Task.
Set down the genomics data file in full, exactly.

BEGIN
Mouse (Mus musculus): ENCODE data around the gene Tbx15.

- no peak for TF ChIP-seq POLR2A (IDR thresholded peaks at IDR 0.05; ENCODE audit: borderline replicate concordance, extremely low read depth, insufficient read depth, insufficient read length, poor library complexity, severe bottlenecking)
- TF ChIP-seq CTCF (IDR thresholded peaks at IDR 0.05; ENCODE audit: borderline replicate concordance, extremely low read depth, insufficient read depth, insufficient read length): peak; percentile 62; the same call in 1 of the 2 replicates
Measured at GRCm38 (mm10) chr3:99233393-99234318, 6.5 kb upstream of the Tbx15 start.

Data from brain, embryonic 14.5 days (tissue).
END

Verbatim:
Mouse (Mus musculus): ENCODE data around the gene Tbx15.

- no peak for TF ChIP-seq POLR2A (IDR thresholded peaks at IDR 0.05; ENCODE audit: borderline replicate concordance, extremely low read depth, insufficient read depth, insufficient read length, poor library complexity, severe bottlenecking)
- TF ChIP-seq CTCF (IDR thresholded peaks at IDR 0.05; ENCODE audit: borderline replicate concordance, extremely low read depth, insufficient read depth, insufficient read length): peak; percentile 62; the same call in 1 of the 2 replicates
Measured at GRCm38 (mm10) chr3:99233393-99234318, 6.5 kb upstream of the Tbx15 start.

Data from brain, embryonic 14.5 days (tissue).